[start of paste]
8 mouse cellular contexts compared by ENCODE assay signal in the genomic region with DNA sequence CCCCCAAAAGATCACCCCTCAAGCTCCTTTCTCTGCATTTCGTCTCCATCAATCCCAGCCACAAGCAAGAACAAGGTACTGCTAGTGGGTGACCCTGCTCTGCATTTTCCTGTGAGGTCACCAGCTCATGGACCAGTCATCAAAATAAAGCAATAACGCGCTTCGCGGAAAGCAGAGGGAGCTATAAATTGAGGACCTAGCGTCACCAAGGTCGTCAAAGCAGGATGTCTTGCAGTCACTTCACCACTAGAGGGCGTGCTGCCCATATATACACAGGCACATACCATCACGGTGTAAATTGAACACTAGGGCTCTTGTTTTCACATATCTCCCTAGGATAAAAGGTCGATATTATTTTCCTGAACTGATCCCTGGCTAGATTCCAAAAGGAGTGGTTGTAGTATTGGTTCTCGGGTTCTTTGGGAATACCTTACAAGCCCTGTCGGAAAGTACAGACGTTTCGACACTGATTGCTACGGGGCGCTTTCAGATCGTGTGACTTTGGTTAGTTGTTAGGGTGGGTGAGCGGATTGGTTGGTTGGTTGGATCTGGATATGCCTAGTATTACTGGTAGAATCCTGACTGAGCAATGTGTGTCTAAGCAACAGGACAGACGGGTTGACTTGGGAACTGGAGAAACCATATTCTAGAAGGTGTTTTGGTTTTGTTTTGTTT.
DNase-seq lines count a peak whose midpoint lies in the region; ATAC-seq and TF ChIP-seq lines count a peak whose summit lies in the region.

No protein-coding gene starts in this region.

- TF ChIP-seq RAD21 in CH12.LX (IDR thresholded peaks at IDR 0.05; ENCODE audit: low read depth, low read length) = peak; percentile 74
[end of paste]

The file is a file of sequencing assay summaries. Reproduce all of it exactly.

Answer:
8 mouse cellular contexts compared by ENCODE assay signal in the genomic region with DNA sequence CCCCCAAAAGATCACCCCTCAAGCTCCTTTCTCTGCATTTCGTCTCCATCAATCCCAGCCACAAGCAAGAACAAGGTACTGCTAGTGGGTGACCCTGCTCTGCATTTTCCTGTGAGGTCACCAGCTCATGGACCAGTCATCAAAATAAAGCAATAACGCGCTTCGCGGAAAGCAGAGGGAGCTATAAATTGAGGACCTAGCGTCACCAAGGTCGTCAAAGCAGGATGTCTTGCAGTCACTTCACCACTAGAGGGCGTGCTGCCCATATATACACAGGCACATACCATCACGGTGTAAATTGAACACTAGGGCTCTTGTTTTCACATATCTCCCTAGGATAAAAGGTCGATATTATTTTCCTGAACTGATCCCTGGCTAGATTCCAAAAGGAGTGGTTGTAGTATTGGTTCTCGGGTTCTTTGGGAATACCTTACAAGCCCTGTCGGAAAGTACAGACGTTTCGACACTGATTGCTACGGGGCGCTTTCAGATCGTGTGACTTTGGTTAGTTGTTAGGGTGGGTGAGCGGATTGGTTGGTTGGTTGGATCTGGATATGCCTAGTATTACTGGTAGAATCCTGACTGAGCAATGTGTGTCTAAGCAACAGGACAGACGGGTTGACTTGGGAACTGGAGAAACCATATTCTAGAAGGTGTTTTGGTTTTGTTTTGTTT.
DNase-seq lines count a peak whose midpoint lies in the region; ATAC-seq and TF ChIP-seq lines count a peak whose summit lies in the region.

No protein-coding gene starts in this region.

- TF ChIP-seq RAD21 in CH12.LX (IDR thresholded peaks at IDR 0.05; ENCODE audit: low read depth, low read length) = peak; percentile 74